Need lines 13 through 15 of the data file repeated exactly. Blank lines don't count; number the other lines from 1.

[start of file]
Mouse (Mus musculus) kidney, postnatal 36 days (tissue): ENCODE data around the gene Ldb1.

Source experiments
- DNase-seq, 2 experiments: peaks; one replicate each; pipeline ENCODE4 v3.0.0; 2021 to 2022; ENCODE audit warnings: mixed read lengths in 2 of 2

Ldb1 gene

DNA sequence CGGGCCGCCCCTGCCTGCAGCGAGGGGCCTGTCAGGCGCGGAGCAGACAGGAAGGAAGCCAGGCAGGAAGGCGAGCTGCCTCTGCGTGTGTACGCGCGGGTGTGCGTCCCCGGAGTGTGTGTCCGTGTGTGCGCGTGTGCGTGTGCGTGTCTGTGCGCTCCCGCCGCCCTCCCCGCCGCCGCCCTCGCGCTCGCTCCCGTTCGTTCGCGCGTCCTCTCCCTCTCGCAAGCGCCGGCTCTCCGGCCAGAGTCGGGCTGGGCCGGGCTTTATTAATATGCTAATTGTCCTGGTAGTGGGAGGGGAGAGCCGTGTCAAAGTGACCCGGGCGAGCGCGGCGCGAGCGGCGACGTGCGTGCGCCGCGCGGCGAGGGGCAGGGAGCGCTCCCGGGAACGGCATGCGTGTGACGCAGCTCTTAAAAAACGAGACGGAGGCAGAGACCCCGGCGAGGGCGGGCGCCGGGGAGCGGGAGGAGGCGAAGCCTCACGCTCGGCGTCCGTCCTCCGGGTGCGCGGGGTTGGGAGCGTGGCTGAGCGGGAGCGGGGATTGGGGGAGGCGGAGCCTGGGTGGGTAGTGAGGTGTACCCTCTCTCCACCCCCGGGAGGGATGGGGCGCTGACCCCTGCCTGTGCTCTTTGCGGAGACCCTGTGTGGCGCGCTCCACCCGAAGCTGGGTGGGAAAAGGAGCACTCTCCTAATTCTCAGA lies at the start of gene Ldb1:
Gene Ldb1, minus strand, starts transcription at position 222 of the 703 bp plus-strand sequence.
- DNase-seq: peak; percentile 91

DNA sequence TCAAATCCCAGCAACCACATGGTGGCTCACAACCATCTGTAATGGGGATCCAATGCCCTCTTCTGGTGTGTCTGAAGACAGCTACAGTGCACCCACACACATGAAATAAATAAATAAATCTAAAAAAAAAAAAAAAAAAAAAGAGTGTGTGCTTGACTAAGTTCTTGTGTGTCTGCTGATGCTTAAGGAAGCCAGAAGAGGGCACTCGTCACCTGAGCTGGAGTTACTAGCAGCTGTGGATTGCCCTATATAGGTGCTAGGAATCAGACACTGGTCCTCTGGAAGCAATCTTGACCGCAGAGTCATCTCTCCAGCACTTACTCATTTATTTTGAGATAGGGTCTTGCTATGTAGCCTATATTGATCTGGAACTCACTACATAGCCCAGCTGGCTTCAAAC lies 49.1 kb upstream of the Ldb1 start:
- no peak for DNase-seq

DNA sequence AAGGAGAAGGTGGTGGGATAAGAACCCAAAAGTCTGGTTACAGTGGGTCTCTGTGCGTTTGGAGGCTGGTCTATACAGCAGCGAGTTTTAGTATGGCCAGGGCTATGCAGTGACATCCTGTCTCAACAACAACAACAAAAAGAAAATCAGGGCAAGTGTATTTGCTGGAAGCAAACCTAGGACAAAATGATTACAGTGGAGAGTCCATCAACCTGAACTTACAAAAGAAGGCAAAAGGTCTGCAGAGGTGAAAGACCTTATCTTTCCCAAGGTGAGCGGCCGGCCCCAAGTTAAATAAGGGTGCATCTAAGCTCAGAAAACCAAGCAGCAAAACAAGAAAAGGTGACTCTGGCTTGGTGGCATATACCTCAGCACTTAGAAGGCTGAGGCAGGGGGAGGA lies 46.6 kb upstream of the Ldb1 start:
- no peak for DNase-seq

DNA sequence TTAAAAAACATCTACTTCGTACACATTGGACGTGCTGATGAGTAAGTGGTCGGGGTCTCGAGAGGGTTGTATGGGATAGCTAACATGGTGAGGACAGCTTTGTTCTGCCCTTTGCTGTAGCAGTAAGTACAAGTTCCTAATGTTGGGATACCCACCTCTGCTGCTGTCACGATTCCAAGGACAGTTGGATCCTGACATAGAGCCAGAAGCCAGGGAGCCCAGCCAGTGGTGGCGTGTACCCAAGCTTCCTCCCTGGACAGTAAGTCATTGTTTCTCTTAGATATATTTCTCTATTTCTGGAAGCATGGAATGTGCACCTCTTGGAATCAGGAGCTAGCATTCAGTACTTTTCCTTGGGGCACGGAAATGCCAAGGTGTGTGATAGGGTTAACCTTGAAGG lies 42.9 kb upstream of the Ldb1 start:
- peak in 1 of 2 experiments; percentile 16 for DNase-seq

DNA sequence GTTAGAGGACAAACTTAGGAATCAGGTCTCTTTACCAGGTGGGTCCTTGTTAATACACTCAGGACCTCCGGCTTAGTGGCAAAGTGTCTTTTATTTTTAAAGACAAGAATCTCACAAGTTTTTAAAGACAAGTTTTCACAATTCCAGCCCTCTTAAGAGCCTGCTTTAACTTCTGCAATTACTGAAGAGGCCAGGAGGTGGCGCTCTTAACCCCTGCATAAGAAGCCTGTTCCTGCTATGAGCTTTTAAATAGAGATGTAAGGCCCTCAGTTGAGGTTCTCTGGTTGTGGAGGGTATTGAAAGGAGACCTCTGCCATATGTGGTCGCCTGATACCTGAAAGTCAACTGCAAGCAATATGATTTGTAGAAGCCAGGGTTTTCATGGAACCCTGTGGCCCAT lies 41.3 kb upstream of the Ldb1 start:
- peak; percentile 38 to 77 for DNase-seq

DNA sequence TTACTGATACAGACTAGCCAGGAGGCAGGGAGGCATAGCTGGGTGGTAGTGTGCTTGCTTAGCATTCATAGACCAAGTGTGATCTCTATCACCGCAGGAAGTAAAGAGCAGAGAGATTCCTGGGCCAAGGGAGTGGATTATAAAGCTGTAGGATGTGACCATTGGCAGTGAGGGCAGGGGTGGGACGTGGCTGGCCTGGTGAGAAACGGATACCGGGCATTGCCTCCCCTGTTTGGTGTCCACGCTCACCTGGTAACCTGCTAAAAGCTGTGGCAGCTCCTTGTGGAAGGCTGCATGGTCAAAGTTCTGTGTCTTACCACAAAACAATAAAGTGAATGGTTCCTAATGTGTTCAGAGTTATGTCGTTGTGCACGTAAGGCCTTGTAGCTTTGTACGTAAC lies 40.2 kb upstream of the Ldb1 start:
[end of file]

- peak in 1 of 2 experiments; percentile 16 for DNase-seq

DNA sequence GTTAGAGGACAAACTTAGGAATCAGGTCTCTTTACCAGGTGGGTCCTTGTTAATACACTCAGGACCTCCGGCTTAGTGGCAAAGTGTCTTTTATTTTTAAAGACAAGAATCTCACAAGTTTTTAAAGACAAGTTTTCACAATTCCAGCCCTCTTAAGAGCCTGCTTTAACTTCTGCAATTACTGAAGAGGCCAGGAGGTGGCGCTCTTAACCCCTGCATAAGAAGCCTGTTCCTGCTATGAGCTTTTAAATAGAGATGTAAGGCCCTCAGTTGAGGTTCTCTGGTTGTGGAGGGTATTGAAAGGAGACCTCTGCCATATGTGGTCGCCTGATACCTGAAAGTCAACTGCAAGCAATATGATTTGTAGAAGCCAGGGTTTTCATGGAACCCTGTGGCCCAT lies 41.3 kb upstream of the Ldb1 start:
- peak; percentile 38 to 77 for DNase-seq